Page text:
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The Morning Fix: Legendary East goes south; year-end box office

December 30, 2011 |  9:32 am

The Skinny: It's the last work day of 2011, but I'm resisting the urge to bring you a "best of The Morning Fix." Although I kind of wish I had the time to put together a list of regular Fixer Joe Flint's best zingers. Your final news roundup of the year includes funding problems for Legendary East, a look behind the decline in box-office attendance this year, and a ruling over who owns second-string comic book character Ghost Rider.

Behind the box-office numbers: 2011 continued an ongoing trend of declining attendance at America's movie theaters. In a year-end box-office analysis, the Los Angeles Times notes that the cause is primarily that fewer and fewer people are going to movies after opening. If they're not excited enough to go immediately, they'll just wait for the DVD or video-on-demand. Also, a look at what the trend means for exhibition companies. The Hollywood Reporter looks at the stats as well.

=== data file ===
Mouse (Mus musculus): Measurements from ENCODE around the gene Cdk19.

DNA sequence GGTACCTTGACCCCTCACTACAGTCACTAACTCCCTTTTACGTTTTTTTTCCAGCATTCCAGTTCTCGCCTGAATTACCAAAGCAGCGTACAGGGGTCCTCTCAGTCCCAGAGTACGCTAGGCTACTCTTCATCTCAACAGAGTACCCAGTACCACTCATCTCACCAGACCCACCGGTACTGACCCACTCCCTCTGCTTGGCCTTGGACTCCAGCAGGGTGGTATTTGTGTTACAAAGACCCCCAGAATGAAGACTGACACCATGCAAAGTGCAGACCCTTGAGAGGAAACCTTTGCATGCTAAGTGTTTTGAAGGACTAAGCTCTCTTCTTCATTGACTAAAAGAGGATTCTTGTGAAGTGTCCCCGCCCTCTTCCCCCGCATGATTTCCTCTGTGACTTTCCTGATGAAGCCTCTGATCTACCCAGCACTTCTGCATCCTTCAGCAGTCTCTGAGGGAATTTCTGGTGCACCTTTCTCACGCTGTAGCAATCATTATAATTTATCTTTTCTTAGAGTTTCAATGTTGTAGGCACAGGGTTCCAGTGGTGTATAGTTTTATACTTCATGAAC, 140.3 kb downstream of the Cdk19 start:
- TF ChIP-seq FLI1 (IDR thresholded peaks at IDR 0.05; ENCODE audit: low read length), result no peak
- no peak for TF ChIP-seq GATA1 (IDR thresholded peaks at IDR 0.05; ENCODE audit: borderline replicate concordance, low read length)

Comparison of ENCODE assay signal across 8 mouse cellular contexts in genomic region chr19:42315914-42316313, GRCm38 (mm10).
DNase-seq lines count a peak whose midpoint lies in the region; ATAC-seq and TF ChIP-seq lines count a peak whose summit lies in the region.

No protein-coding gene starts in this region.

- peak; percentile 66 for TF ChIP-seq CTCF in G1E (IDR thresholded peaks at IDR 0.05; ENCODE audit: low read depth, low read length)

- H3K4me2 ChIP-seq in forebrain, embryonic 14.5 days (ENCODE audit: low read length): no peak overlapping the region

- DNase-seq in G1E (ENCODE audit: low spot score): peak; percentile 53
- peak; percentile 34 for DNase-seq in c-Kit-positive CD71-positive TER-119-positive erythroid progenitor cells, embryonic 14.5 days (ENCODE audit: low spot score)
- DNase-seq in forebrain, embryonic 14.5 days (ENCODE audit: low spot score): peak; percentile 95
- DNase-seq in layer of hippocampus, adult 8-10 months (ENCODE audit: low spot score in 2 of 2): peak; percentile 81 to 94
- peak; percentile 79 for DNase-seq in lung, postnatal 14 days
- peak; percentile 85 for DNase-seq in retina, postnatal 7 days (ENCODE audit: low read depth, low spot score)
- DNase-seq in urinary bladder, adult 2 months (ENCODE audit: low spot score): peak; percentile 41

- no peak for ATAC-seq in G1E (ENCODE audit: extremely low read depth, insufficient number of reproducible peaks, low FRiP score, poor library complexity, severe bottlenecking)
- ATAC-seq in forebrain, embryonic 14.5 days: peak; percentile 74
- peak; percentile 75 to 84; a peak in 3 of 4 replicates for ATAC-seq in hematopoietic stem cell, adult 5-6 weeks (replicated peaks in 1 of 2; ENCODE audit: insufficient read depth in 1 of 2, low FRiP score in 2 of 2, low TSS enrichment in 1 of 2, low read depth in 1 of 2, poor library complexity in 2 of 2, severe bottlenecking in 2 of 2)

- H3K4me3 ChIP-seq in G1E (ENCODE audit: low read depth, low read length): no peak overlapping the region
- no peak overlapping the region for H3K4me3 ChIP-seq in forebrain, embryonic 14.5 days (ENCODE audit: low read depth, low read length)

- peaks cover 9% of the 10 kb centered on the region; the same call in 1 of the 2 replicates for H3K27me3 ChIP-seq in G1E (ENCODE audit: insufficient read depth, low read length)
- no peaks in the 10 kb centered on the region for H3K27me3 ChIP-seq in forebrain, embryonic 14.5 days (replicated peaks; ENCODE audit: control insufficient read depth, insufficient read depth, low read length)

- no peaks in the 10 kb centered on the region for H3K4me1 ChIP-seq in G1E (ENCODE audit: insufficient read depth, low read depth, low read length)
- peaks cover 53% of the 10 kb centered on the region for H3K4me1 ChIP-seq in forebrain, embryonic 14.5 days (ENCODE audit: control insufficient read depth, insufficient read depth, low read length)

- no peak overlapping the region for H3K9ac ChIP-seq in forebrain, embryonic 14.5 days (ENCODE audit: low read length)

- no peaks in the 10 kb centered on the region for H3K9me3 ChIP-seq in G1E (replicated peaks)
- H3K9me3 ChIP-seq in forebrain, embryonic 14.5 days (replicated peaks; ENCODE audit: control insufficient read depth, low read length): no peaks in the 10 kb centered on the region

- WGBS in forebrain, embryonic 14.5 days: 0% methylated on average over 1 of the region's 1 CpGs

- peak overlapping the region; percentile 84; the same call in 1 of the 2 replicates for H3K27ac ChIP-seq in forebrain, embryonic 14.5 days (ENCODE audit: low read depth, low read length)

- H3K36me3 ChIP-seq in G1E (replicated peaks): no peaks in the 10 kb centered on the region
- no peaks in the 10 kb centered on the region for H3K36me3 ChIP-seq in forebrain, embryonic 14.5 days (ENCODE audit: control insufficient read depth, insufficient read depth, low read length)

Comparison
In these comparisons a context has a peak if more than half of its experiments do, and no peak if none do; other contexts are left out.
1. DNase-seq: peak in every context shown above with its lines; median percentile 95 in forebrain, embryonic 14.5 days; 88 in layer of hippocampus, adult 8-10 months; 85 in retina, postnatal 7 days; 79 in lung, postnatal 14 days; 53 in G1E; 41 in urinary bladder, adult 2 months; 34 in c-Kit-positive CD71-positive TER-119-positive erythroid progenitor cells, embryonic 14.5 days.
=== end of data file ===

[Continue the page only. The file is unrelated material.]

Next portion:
Not quite Legendary yet: China may be the hottest movie market in the world, but raising money still isn't a piece of cake. Legendary East, the China venture of Thomas Tull's Legendary Entertainment, has had to delay plans to raise $220 million on the Hong Kong Stock Exchange because it couldn't find enough investors this year. Details from the Los Angeles Times and Variety.

Giving up the ghost: With a second "Ghost Rider" movie coming out in February, the writer of the original comic was looking to claim ownership of the Marvel Comics character (and all the royalties that come with it) in court. But a federal judge ruled that the writer gave up rights in 1972 when he cashed a check from Marvel, and that the creation of the character involved multiple people. Reuters and the Hollywood Reporter have the news.

Mission to win again: With no new movies opening nation-wide, Tom Cruise is likely to top the box office over New Year's weekend just like he did over Christmas. Perhaps the bigger question is whether there's any kind of a comeback brewing for "Sherlock Holmes" or "Alvin and the Chipmunks" (both are sequels with long subtitles that I will spare you), and whether any of the middle-of-the-pack movies like "Girl With the Dragon Tattoo," "War Horse" and "We Bought a Zoo" will prove more resilient. Analysis from the Los Angeles Times.

Also in the Los Angeles Times: Summit Entertainment is still for sale, but a deal won't close this year. Betsy Sharkey reviews "The Iron Lady." Kenneth Turan reviews the Iranian film "A Separation."  Underappreciated films of 2011.

-- Ben Fritz